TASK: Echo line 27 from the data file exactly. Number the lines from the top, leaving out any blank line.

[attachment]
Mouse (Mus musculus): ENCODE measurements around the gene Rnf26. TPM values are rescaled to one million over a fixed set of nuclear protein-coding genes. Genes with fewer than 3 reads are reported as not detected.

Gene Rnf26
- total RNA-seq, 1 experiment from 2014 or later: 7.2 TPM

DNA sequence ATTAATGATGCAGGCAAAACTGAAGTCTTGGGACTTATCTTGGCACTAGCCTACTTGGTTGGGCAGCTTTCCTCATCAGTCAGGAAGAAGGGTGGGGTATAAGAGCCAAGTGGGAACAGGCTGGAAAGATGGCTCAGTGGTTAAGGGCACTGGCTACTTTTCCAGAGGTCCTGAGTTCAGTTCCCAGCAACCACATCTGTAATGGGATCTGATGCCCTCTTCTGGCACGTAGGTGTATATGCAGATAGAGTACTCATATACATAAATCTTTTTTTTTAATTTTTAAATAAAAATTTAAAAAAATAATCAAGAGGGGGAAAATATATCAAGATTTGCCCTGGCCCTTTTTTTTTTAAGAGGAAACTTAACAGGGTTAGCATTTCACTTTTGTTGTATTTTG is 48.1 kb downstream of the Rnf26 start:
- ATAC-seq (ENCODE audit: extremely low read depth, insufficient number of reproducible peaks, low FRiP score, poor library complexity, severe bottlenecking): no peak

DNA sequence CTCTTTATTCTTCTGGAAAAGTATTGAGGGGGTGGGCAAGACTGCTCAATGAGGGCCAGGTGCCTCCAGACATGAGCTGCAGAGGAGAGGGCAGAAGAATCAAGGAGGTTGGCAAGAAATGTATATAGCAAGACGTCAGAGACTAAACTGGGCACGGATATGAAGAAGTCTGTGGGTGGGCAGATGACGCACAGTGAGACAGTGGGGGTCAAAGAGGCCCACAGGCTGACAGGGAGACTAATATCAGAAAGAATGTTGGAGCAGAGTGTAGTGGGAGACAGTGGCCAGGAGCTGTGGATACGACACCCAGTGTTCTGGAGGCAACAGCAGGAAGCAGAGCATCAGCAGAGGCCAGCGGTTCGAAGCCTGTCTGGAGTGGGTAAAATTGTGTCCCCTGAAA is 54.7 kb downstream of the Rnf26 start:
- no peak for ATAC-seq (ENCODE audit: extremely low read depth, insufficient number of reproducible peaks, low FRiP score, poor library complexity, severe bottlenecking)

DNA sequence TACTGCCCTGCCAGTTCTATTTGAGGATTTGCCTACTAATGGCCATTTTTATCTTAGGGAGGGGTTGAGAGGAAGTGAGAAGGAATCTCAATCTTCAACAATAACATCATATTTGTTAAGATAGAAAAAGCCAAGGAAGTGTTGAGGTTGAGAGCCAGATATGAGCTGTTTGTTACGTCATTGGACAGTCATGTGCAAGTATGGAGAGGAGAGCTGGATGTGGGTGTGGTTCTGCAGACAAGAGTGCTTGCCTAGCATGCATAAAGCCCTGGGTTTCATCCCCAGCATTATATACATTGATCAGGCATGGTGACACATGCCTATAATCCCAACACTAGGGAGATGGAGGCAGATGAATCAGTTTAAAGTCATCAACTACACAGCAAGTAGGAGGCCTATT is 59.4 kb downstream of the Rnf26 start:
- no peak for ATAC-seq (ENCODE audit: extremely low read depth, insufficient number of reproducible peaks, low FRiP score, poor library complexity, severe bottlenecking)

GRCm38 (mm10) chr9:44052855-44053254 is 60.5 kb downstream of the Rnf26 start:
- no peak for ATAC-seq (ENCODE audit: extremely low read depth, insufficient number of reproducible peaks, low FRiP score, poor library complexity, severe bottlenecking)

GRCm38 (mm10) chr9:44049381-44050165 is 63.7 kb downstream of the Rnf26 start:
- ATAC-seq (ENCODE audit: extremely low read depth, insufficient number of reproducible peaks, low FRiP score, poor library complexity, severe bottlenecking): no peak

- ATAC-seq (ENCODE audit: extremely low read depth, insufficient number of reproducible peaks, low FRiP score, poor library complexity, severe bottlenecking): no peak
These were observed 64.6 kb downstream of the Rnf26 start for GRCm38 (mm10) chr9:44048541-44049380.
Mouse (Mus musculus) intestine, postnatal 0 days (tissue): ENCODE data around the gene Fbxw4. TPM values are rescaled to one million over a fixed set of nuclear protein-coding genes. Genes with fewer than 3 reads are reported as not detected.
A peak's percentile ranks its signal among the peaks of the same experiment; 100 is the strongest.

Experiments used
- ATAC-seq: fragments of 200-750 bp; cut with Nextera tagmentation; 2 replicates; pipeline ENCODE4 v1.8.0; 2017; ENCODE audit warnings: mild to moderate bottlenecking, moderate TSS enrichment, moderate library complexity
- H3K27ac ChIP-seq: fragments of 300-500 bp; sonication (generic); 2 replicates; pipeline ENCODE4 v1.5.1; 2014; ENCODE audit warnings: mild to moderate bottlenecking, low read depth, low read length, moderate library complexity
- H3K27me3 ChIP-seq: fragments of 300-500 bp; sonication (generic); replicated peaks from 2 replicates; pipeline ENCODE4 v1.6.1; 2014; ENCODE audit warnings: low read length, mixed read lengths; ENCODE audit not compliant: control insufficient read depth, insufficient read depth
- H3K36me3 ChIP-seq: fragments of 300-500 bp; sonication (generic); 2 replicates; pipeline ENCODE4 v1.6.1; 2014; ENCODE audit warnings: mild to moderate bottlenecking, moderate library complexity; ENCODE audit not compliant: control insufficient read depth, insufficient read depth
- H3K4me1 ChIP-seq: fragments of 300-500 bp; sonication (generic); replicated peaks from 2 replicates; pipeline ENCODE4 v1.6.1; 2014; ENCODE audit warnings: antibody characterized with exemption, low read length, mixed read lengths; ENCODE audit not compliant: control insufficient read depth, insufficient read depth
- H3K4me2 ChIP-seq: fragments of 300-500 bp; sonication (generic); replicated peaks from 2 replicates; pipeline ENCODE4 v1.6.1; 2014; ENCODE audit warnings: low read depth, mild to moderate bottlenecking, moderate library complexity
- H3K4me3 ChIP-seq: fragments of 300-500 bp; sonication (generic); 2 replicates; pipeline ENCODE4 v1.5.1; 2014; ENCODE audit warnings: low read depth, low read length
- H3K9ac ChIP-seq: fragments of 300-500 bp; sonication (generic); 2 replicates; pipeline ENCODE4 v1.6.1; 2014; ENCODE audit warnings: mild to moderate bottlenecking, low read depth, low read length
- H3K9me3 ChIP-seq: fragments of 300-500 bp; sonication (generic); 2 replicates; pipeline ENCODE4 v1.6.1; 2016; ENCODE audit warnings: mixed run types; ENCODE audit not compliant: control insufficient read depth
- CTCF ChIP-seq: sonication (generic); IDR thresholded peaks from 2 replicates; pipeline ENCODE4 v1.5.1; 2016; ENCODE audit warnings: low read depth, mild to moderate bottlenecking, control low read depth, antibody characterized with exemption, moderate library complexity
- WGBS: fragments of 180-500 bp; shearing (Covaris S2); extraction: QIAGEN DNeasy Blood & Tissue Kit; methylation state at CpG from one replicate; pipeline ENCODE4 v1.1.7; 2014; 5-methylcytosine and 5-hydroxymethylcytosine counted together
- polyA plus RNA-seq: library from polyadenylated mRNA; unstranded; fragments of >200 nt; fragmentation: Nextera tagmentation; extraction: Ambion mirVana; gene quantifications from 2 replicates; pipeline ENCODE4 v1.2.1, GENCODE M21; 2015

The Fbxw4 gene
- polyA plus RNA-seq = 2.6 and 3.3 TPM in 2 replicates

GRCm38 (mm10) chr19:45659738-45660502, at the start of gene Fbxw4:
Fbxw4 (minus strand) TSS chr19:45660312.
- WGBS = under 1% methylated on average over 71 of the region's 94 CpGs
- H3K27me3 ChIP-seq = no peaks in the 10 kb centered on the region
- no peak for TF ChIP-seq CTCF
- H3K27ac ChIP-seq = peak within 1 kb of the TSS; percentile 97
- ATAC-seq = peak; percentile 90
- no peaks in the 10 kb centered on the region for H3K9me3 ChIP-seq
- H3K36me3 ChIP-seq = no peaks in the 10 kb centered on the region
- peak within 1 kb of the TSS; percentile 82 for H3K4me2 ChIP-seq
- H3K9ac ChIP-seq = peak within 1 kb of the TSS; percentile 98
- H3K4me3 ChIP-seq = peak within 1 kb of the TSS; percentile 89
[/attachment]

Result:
- H3K9me3 ChIP-seq: fragments of 300-500 bp; sonication (generic); 2 replicates; pipeline ENCODE4 v1.6.1; 2016; ENCODE audit warnings: mixed run types; ENCODE audit not compliant: control insufficient read depth